NEAR ATLANTA, GA., July 23, 1864-10.30 a. m.
(Received 6 p. m.)
Major General H. W. HALLECK,
Washington, D. C.:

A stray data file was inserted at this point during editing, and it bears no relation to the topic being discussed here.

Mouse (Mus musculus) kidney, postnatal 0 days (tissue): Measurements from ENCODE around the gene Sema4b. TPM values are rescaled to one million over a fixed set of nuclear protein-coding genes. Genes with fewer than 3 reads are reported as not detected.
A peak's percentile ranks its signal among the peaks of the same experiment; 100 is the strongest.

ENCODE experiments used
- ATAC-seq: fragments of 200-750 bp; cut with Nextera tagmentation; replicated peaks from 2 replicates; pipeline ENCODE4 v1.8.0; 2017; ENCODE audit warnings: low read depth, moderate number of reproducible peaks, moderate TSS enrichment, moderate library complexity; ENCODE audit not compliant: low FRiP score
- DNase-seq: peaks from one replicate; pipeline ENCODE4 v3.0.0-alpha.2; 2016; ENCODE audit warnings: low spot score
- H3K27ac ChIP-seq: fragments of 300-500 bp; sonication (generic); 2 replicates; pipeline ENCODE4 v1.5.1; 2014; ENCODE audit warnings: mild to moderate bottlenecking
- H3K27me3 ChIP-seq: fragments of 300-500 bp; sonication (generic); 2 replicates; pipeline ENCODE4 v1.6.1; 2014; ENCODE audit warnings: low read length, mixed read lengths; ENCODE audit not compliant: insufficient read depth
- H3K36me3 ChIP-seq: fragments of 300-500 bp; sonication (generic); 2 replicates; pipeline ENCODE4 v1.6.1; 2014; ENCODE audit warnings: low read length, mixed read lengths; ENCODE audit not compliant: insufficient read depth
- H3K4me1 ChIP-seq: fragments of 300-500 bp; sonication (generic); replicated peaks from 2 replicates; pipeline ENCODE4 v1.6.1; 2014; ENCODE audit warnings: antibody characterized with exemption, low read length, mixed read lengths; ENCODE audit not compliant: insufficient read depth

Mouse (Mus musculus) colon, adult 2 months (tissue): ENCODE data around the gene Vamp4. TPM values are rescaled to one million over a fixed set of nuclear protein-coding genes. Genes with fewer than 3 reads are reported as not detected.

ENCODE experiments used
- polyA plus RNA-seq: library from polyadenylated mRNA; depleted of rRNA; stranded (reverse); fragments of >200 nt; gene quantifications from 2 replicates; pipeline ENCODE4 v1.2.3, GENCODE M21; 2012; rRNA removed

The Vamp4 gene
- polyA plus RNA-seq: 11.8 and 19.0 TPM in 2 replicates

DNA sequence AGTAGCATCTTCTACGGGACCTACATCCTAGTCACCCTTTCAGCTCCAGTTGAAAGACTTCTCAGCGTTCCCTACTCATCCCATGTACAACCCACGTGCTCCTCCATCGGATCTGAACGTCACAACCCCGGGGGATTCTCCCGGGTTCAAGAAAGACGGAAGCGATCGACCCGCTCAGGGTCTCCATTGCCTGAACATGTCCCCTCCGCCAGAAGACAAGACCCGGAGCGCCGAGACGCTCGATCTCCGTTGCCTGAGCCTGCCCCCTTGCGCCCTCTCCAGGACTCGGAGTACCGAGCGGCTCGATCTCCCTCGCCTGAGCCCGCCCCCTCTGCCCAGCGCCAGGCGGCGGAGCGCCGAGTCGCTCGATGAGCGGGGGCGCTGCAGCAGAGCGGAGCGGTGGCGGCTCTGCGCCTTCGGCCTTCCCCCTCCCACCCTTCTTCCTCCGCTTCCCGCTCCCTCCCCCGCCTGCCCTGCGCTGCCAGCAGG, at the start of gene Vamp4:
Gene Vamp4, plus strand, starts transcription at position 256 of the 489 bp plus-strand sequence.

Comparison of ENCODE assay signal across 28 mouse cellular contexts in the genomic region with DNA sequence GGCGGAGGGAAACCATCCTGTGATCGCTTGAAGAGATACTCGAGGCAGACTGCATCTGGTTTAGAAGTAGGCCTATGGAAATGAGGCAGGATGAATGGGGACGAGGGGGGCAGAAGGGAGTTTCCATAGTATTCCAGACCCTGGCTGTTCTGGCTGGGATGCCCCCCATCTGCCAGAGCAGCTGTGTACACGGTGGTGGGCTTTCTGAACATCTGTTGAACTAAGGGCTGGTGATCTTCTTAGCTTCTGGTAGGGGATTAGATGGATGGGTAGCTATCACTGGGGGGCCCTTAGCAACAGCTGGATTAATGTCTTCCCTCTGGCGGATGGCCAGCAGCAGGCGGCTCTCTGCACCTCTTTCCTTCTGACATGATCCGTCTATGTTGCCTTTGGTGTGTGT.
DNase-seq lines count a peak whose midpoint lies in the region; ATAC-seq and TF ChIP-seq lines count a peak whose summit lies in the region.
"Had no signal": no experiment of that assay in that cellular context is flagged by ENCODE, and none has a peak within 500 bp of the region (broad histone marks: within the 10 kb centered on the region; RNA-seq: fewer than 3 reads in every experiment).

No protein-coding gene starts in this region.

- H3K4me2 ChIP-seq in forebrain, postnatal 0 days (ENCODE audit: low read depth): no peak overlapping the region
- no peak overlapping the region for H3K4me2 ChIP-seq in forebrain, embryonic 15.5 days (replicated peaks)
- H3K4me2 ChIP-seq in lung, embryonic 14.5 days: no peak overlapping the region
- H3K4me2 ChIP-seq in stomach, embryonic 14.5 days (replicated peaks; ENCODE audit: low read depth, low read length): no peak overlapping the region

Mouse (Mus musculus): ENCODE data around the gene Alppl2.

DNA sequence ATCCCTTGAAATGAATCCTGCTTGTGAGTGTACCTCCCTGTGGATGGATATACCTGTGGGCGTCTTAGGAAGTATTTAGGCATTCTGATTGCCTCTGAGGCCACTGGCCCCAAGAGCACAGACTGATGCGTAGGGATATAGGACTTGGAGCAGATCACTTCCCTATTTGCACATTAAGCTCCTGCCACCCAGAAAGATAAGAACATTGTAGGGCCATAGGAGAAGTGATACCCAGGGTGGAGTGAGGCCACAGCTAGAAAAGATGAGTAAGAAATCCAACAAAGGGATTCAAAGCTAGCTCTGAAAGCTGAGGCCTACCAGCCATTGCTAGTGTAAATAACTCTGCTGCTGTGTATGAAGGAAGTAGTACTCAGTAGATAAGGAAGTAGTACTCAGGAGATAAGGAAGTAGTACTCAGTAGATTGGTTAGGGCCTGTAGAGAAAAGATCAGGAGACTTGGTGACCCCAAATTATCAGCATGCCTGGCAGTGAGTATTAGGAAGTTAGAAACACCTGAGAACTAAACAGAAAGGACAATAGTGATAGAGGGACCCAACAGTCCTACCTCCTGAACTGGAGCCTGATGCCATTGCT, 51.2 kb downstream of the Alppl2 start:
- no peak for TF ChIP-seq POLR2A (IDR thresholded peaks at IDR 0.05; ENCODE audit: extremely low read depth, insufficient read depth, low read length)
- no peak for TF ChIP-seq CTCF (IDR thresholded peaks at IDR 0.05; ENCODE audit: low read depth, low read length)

Yesterday morning the enemy fell back to the entrenchments proper of the city of Atlanta, which are in a general circle of a radius of one mile and a half we closed in. While we were forming our lines and selecting positions for batteries, the enemy appeared suddenly out of the dense woods in heavy masses on our extreme left, and struck the Seventeenth Corps (General Blair’s) in flank, and was forcing it back, when the Sixteenth (General Dodge’s) came up and checked the movement, but the enemy’s cavalry got well to our rear and into Decatur, and for some hours our left was completely enveloped. The fighting that resulted was continuous until night, with heavy loss on both sides. The enemy took one of our batteries (Murray’s, of the Regular Army) that was marching in its placing in column on the road unconscious of danger. About 4 p. m. the enemy sallied against the division of General Morgan L. Smith, which occupied an abandoned line of rifle-trenches near the railroad, east of the city, and forced it back some 400 yards, leaving in his hands for the time two batteries, but the ground and batteries were immediately after recovered by the same troops, re-enforced. I cannot well approximate our loss, which fell heaviest on the Fifteenth and Seventeenth Corps, but count it 3,000; but I know that, being on the defensive, we have inflicted equally heavy loss on the enemy. General McPherson, when arranging his troops, about 11 a. m., and passing from one column to another, unconsciously rode upon an ambuscade without cannon-range of Atlanta. The enemy seems to man his extensive parapets and, at the same time, has to spare heavy assaulting columns; but to-day we will intrench our front lines, which will give me troops to spare to meet these assault. I cannot of the loss of more than a few wagons, taken by the enemy’s cavalry his temporary pause in Decatur, whence all the trains had been securely removed to the rear of the main army, under of a brigade of infantry, commanded by Colonel Sprague. During the heavy attack on the left, the remainder of the line was not engaged.